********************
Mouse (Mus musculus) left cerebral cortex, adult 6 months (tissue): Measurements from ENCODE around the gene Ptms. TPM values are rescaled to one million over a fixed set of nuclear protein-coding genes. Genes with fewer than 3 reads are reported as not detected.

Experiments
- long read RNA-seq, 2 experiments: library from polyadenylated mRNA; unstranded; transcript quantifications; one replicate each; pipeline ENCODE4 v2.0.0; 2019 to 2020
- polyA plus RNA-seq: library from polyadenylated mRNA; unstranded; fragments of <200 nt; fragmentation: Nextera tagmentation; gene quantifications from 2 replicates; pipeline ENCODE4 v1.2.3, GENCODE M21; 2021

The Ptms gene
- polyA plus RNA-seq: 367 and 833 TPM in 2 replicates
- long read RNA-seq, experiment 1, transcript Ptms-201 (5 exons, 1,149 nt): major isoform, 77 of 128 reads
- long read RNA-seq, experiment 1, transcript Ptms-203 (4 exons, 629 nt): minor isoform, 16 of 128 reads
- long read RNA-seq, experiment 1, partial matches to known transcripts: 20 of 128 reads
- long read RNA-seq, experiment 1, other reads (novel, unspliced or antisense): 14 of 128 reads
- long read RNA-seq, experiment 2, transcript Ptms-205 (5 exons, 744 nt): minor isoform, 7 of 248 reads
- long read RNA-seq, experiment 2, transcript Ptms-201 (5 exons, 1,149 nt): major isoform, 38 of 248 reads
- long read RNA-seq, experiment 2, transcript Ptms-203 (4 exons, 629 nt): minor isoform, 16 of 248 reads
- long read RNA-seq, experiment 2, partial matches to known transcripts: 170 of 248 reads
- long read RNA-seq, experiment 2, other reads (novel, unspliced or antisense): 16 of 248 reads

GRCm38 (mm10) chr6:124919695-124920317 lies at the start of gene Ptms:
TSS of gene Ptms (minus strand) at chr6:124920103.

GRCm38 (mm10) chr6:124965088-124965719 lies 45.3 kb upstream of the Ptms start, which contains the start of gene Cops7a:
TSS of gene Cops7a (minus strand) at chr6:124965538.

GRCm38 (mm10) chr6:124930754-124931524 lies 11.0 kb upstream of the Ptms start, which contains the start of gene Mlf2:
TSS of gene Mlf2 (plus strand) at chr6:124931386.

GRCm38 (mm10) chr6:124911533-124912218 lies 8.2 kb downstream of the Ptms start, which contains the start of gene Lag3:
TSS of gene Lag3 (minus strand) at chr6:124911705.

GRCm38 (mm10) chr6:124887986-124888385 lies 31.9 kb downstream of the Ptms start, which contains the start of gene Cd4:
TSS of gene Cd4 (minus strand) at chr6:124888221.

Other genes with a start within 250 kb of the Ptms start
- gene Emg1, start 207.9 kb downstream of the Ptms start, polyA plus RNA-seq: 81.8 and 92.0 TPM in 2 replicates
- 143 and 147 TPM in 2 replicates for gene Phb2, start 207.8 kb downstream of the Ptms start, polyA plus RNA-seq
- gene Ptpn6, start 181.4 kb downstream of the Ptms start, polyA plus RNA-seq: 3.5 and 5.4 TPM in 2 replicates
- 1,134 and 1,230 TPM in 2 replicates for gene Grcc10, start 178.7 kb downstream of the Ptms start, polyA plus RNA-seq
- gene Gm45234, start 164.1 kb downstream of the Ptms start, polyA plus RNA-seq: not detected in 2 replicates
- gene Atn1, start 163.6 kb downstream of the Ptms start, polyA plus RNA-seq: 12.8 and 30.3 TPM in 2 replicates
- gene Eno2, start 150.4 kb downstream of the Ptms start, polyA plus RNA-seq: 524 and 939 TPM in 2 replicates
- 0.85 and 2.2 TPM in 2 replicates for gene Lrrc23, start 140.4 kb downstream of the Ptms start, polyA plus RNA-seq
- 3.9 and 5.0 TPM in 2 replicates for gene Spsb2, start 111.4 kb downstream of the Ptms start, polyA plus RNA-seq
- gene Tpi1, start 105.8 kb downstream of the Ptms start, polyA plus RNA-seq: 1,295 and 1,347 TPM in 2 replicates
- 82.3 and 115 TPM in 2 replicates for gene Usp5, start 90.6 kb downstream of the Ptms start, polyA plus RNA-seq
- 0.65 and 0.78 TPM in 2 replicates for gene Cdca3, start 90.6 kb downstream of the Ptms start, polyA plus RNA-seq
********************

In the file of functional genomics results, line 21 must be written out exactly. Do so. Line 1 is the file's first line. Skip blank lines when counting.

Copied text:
TSS of gene Mlf2 (plus strand) at chr6:124931386.